Visit Bridlington and the surrounding villages and stay in bed & breakfast accommodation:
Bridlington, East Riding. This used to be the most “genteel” of the Yorkshire seaside resorts; it is simply one of the most popular now. Protected on the North East by the great headland of Flamborough, it lies near the top of Bridlington Bay with long stretches of fine sand both North and South of the harbour. A small fishing fleet still sails from here. Stones from the old priory were used to build the two harbour piers and there is some fishing-village atmosphere in the houses that cluster near the waterside. It figured dramatically in history on 22 February 1643 when Queen Henrietta Maria landed from Holland with arms for Charles I. The vessels were bombarded by Parliamentary ships. As the cannon-balls “sang merrily” around her, the Queen took refuge in a ditch, later moving on to Boynton Hall.
The great attraction of old Bridlington, 1 mile inland, is the Church of St Mary. It includes the nave of the Augustinian priory founded here in about 1119 by Walter de Gant and was saved from destruction at the Dissolution because it was already in use as a parish church. Next to Beverley Minster, it is considered the finest ecclesiastical building in the East Riding. It was restored in the mid-l9th century. Portions to linger over are the richly decorated north porch, the beautiful west doorway beneath a huge window, and the l4th-century south aisle. The north-west tower has a plain Early English parapet but the rebuilt south-west tower has crocketed pinnacles in l5th-century style. Inside is a black grave slab on two low pedestals which may belong to William de Gant. it is carved with two dragons, a cat, and a fox and crane drinking from a jug. It has been used as a bread table for distributing food to the poor.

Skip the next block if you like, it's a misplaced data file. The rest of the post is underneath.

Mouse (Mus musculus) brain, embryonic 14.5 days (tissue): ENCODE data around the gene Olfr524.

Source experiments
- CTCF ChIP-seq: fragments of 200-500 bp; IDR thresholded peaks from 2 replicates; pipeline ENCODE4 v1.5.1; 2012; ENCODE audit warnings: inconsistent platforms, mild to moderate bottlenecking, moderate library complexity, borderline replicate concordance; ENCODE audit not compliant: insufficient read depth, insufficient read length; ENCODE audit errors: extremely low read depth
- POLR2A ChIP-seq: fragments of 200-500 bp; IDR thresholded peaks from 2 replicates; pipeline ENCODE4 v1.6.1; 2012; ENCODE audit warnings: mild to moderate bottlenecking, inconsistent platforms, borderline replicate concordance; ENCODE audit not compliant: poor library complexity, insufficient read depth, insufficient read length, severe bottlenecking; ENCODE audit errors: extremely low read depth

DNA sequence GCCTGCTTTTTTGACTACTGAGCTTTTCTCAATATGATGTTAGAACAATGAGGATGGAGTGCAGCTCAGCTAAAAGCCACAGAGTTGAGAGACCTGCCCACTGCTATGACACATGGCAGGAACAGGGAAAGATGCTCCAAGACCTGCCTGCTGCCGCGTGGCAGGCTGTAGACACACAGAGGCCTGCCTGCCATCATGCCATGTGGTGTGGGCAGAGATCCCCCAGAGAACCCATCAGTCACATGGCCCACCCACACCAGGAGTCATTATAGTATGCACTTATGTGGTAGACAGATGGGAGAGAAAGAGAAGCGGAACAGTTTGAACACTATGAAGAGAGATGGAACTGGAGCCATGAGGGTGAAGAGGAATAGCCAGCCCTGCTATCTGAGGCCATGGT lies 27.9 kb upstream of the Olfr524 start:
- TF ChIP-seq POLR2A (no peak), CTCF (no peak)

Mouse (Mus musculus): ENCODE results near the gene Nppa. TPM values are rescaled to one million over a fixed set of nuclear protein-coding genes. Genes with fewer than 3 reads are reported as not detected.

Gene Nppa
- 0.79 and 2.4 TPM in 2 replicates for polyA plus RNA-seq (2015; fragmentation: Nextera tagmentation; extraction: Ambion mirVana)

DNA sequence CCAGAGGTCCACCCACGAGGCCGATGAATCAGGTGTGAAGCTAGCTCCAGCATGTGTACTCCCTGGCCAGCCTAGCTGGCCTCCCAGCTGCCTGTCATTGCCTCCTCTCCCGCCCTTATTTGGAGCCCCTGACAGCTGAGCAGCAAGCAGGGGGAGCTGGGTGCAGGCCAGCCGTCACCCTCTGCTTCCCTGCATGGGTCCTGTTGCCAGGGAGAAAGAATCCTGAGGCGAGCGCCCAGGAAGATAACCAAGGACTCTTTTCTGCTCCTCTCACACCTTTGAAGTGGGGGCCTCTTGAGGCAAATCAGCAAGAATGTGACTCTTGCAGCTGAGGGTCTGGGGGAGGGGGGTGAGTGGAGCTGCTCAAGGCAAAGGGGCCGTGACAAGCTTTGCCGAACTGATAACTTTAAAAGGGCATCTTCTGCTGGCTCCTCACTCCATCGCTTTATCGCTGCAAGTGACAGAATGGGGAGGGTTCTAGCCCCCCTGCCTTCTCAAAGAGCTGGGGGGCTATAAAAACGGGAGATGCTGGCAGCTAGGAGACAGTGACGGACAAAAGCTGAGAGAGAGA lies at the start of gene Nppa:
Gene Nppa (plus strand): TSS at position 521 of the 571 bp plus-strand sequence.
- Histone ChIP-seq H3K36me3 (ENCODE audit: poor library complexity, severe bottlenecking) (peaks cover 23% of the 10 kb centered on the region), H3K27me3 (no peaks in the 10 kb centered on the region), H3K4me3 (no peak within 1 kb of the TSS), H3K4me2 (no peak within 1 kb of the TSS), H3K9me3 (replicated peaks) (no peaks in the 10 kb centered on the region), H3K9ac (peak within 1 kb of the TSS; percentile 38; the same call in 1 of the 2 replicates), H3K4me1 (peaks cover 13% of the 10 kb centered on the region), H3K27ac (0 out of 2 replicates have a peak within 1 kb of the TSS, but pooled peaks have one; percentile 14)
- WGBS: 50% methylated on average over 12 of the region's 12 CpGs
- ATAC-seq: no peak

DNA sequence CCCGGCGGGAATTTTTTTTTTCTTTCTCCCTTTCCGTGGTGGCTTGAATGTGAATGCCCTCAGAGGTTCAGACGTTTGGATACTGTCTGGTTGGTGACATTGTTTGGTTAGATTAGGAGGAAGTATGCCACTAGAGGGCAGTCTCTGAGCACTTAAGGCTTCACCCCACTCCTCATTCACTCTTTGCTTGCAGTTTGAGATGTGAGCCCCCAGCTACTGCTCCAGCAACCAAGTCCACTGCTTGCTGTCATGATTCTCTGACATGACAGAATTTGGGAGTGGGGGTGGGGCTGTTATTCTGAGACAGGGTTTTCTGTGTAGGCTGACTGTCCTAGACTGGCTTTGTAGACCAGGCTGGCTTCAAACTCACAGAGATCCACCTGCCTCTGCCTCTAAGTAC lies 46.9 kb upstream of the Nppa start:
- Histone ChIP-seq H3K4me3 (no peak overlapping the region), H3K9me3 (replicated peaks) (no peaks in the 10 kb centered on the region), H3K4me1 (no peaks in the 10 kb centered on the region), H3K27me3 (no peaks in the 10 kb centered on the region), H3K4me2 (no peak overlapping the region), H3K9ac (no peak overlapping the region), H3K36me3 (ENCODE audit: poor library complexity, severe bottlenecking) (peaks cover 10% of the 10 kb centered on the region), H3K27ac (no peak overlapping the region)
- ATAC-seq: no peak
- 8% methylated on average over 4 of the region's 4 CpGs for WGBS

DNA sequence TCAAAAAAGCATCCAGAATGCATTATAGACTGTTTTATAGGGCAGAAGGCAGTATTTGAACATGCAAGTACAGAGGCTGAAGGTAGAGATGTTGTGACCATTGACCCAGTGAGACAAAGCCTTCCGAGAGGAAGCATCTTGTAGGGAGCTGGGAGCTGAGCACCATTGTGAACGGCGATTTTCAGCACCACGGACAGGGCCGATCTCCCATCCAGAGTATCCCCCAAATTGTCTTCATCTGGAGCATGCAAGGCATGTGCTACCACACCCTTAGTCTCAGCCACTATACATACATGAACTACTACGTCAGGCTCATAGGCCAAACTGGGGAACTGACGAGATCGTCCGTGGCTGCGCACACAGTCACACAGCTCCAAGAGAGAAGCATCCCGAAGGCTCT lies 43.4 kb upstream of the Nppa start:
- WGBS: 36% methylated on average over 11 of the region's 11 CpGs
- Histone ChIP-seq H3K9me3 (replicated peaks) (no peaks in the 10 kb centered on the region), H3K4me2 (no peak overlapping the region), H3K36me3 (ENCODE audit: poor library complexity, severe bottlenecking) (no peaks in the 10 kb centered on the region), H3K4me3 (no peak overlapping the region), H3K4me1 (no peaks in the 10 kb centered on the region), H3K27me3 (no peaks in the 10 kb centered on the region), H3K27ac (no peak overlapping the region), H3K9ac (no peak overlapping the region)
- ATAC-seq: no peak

The priory's Bayle Gate across the green was built in 1388 and was, at various times, the prior's courtroom, a sailors' prison, a barracks and a school. Now it is a museum. This priory was wealthy and had several important figures, including John who worked miracles before and after his death in 1379. The last prior was hanged at Tyburn for his part in the Pilgrimage of Grace.
William Kent, the first English architect to design furniture, was born here in 1685. The 18th-century Sewerby Hall, on the cliffs North East of the town centre, is a Corporation art gallery with interesting gardens.
Boynton, a neighbour to the North West, has pretty cottages and a Tudor hall, altered in the 18th century and open by appointment. The church close to the hail gates is medieval with nave and chance! rebuilt in brick in 1768 by John Carr. One Strickland family monument is attributed to William Kent.
Nearby towns: Driffield, Filey, Hornsea
Nearby villages: Atwick, Barmston, Beeford, Bempton, Bessingby, Boynton, Buckton, Burton Agnes, Burton Fleming, Carnaby, Dringhoe, Flamborough, Folkton, Fordon, Foston on the Wolds, Fraisthorpe, Gembling, Gransmoor, Great Driffield, Great Kelk, Grindale, Gristhorpe, Haisthorpe, Harpham, Hunmanby, Kilham, Lissett, Little Kelk, Lowthorpe, Muston, Nafferton, North Frodingham, Octon, Reighton, Rotsea, Rudston, Ruston Parva, Sewerby, Skerne, Skipsea, Speeton, Thornholme, Thwing, Ulrome, Wansford, Wilsthorpe
Have you decided to visit Bridlington or the surrounding villages? Please look above for somewhere to stay in:
- a Bridlington bed and breakfast (a Bridlington B&B or Bridlington b and b)
- a Bridlington guesthouse
- a Bridlington hotel (or motel)
- a Bridlington self-catering establishment, or
- other Bridlington accommodation